On May 6, 2013, the U.S. Department of Justice’s (“DOJ”) Antitrust Division approved Constellation Brands Inc.’s (“Constellation”) and Crown Imports LLC’s (“Crown”) request to use predictive coding to determine which documents were most relevant and responsive to the DOJ’s requests. Constellation is a potential buyer of assets from the huge AB InBev-Grupo Modelo merger, and Crown is a joint venture between Grupo Modelo and Constellation. Reportedly, Constellation and Crown identified in excess of one million documents that would require manual review before being handed over to the Justice Department for scrutiny. After several seed sets were run using the automated data review software and compared manually, DOJ was satisfied that the predictive coding software would identify the most relevant documents and approved its use. As reported by the Wall Street Journal, the predictive coding software used by the parties was developed by kCura Corporation, a software vendor for many entities including DOJ.
Tagged: Data Recovery
Will developments in technology make lawyers more efficient or will they become extinct? A March 2011 article in The New York Times, entitled “Armies of Expensive Lawyers, Replaced by Cheaper Software,” discussed the significant efficiency and accuracy of e-discovery software in document review over that of human review. Although technology has enabled computers to imitate humans’ ability to reason at even higher levels, rest assured that Armageddon is not looming on the legal profession’s horizon.
In October 2010, Facebook announced a new Download Your Information (“DYI”) feature, billed as “an easy way to quickly download to your computer everything you’ve ever posted on Facebook and all your correspondences with friends: your messages, wall posts, photos, status updates and profile information.” The Facebook announcement included a short video detailing how to use the feature. Cnet TV has a more in-depth video. Craig Ball also wrote an article about this feature in the February 23, 2011 issue of Law Technology News.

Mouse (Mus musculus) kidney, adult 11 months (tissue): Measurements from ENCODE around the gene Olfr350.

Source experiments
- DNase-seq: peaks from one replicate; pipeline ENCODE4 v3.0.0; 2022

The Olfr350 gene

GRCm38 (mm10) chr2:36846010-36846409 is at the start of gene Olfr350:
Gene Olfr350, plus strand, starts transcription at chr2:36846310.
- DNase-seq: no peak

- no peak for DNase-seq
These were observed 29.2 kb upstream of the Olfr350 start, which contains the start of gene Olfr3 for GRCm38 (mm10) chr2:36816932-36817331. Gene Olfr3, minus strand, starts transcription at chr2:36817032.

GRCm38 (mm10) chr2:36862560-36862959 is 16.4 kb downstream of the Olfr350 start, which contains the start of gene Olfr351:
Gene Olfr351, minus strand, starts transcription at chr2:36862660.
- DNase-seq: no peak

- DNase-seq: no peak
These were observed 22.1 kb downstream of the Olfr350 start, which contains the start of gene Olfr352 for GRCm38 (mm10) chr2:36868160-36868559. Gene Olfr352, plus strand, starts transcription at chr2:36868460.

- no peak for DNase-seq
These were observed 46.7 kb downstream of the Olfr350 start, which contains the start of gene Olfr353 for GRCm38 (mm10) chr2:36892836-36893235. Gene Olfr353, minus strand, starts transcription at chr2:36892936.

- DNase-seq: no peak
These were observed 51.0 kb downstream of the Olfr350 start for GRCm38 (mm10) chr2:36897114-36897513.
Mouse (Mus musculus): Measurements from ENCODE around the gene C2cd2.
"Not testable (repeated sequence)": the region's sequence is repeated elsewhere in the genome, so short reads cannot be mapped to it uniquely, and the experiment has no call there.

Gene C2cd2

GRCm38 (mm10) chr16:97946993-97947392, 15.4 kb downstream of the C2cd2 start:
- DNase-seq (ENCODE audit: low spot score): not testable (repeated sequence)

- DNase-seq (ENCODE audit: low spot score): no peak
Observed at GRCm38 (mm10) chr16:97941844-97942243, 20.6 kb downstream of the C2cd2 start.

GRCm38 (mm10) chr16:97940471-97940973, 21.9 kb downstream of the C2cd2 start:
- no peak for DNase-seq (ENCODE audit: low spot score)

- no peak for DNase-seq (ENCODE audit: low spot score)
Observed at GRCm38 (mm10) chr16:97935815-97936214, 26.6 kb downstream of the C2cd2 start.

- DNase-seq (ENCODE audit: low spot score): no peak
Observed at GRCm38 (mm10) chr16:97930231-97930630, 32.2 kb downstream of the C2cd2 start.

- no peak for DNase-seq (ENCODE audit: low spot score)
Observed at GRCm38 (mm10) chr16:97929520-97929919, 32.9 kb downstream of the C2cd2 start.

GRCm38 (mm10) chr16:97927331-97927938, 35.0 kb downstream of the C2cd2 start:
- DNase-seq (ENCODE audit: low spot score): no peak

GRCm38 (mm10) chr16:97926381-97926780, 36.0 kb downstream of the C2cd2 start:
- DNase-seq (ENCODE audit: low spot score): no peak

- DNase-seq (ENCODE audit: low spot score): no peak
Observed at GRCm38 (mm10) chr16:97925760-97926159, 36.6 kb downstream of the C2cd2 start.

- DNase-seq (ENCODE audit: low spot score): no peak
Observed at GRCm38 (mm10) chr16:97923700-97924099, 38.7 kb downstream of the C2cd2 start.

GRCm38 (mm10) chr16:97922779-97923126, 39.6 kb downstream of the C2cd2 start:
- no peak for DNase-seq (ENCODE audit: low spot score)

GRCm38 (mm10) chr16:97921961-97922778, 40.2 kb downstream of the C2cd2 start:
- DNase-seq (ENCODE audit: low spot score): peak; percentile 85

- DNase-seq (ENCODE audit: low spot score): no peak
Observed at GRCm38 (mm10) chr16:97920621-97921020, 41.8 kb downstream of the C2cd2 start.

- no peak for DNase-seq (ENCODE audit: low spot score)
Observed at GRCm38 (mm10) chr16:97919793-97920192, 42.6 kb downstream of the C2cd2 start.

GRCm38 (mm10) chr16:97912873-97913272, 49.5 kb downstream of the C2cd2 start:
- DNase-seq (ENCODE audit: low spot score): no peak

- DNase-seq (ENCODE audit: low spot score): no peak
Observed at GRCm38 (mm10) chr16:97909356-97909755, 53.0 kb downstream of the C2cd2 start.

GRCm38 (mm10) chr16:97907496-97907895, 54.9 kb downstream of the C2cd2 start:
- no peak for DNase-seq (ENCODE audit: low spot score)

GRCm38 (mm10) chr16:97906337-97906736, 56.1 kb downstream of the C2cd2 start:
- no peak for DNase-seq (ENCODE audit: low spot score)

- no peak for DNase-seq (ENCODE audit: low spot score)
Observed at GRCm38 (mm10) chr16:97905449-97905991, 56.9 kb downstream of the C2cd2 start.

To echo a popular tag line frequently heard on Top 40 radio stations, when it comes to court-imposed sanctions for e-discovery failures, “the hits just keep on comin’!” According to a recent study published in the Duke Law Journal, sanctions for e-discovery violations are occurring more frequently than ever. Dan H. Willoughby, Jr., Rose Hunter Jones, Gregory R. Antine, Sanctions for E-Discovery Violations: By The Numbers, 60 Duke Law J. 789 (2010). However, there may be light at the end of the tunnel, as it appears that the frequency of sanctions awards is trending downward after hitting an all-time high in 2009.
Confidentiality agreements and protective orders are a commonplace, yet indispensable, feature of modern commercial litigation. These agreements are typically the end result of a series of negotiations between counsel specifically designed to balance the seemingly incompatible objectives of ensuring ready access to vital evidence and ensuring that sensitive information, such as trade secrets, remains carefully shrouded from the public eye and industry competitors. The importance of ensuring that sensitive information remains confidential vis-à-vis the world at large during a lawsuit cannot be overstated. Confidentiality agreements often provide detailed provisions addressing who may access information and how information may be used. Once the litigation has concluded, parties are often faced with the sometimes challenging task of ensuring that all confidential information is either returned to the producing party or destroyed. Without proper planning, it may be difficult to put the proverbial genie back into the bottle.